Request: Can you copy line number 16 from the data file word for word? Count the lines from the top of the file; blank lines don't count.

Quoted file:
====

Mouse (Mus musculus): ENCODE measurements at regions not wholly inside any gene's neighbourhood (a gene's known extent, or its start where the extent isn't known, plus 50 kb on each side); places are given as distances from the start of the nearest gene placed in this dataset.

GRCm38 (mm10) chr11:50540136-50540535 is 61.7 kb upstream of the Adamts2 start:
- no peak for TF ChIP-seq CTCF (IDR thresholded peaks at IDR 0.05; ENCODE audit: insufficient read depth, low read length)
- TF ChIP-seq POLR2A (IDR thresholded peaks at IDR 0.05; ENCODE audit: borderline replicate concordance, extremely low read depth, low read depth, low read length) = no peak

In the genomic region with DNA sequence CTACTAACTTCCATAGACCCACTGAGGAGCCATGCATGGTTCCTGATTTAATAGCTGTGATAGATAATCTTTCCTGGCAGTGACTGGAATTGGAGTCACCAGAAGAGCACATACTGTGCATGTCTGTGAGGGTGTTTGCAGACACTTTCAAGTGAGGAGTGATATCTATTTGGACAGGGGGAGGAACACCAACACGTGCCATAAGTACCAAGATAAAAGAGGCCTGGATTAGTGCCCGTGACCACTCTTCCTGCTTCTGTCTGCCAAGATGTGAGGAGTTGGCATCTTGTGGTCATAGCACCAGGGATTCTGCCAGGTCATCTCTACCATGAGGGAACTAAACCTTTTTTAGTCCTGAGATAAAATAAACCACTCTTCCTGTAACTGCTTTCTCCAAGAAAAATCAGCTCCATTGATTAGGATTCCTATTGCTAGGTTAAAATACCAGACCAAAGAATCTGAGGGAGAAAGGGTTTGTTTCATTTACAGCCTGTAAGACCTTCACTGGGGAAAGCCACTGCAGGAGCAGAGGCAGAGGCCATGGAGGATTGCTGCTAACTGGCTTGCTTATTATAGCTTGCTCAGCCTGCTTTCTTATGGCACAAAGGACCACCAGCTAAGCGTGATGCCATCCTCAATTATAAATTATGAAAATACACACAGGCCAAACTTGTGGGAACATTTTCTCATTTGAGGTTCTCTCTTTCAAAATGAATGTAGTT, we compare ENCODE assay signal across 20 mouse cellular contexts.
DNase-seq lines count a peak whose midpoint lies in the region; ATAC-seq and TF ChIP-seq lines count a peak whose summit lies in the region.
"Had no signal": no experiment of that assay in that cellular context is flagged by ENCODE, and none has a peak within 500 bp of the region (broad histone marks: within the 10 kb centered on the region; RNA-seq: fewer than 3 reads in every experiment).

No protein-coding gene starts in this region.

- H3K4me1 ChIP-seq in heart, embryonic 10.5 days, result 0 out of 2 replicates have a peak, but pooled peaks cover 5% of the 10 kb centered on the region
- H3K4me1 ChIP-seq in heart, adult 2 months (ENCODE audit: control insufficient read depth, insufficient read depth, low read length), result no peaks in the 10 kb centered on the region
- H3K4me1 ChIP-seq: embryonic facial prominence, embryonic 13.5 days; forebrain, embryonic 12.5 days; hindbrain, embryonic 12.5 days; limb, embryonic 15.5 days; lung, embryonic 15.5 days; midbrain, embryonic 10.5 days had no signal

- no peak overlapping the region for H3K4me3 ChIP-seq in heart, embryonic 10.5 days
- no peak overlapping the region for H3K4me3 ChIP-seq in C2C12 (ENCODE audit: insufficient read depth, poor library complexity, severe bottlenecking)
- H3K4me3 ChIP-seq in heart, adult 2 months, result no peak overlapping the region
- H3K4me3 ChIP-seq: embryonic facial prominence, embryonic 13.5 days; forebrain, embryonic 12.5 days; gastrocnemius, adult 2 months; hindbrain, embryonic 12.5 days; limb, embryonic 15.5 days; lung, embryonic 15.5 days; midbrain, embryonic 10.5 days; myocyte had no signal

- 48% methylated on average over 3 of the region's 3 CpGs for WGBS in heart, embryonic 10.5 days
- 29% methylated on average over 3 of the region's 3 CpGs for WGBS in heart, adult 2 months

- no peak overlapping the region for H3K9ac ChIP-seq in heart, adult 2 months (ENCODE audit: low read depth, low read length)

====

- 48% methylated on average over 3 of the region's 3 CpGs for WGBS in heart, embryonic 10.5 days